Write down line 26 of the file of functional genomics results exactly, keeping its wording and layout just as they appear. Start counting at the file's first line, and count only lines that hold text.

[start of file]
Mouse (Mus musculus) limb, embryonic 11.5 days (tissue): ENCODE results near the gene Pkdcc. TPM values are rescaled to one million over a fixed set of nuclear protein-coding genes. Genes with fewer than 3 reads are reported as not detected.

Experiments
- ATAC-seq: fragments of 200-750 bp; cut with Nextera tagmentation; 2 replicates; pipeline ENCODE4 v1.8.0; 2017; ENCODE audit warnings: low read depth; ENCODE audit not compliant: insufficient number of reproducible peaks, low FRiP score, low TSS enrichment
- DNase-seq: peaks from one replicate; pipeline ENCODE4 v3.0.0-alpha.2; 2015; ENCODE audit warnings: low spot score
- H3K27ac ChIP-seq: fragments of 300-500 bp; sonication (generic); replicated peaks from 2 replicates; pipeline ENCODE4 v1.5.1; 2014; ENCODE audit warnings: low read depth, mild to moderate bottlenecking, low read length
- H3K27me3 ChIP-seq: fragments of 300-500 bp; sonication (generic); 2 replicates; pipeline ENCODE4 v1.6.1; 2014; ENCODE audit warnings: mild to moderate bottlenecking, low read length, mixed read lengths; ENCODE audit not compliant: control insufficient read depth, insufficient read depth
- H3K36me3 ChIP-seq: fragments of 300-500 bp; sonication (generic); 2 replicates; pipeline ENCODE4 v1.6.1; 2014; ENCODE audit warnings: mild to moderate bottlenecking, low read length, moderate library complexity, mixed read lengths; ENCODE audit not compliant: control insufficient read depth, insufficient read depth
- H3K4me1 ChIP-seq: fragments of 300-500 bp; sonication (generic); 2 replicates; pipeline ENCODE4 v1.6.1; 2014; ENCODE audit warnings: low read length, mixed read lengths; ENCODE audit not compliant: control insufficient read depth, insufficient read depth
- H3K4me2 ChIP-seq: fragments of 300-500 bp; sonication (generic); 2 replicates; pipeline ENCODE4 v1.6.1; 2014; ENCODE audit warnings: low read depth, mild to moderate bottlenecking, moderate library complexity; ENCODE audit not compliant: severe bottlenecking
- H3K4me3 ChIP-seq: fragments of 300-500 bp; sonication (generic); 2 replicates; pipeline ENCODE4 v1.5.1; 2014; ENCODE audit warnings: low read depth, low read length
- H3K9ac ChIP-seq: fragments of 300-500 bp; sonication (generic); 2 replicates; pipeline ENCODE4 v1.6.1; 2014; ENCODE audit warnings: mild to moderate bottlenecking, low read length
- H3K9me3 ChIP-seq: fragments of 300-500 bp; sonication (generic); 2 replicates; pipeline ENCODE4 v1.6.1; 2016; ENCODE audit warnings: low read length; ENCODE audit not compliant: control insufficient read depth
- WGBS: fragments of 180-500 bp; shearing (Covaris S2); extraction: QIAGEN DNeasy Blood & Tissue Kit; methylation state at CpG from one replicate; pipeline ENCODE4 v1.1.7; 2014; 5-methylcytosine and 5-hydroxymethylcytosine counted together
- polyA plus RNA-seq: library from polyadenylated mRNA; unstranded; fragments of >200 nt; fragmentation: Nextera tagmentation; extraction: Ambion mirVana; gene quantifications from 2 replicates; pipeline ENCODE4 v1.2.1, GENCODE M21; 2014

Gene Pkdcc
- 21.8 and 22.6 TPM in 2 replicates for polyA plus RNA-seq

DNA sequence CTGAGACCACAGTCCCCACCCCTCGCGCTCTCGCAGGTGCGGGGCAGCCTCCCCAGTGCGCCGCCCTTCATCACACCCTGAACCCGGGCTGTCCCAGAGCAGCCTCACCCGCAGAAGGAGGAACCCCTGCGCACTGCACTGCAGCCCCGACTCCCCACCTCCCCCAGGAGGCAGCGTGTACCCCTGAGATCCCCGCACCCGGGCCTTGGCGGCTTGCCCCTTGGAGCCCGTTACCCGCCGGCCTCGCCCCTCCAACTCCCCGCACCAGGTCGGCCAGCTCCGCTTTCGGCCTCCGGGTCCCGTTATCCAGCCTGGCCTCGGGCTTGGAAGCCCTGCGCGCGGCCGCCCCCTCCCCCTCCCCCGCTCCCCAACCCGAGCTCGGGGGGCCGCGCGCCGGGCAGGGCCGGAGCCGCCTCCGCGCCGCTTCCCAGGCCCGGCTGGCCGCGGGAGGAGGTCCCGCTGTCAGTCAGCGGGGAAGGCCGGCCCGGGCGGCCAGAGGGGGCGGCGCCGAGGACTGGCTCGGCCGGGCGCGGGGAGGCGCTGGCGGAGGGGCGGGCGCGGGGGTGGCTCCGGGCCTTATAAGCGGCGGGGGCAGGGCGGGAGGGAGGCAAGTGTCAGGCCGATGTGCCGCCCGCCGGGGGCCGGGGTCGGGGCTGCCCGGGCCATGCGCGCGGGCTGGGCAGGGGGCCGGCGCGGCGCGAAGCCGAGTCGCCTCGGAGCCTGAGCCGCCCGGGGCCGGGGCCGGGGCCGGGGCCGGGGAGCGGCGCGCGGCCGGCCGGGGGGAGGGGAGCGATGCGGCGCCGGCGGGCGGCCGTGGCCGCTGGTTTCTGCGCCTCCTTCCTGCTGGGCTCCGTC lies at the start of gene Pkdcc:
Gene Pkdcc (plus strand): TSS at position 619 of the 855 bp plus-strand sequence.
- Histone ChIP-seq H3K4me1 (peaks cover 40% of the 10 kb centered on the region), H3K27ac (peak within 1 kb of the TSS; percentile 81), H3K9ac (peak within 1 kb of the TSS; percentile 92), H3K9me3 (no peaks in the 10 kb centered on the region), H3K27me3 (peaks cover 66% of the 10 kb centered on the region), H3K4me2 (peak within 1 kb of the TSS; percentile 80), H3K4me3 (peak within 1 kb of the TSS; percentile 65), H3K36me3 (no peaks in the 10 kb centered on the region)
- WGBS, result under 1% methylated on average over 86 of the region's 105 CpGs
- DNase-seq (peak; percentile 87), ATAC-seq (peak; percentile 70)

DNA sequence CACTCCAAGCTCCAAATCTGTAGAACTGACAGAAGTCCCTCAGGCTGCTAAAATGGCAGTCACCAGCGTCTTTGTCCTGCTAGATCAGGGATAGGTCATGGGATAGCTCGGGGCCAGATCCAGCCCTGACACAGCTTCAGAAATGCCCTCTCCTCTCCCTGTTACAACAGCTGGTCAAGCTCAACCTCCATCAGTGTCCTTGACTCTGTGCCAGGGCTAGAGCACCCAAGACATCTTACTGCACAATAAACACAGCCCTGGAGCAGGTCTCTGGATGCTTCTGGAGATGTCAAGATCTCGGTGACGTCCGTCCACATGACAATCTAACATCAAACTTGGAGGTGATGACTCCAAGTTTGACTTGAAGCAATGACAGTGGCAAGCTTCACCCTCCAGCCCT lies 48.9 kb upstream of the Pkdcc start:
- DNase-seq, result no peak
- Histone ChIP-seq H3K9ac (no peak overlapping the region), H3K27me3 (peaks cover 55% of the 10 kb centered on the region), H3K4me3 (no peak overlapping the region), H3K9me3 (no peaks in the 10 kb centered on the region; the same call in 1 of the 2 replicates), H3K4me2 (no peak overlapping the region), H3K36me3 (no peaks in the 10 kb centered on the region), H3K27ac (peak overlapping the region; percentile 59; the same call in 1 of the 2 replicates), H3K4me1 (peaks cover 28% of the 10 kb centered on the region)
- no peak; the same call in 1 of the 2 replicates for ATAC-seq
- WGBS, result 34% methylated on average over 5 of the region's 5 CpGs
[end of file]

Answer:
- WGBS, result 34% methylated on average over 5 of the region's 5 CpGs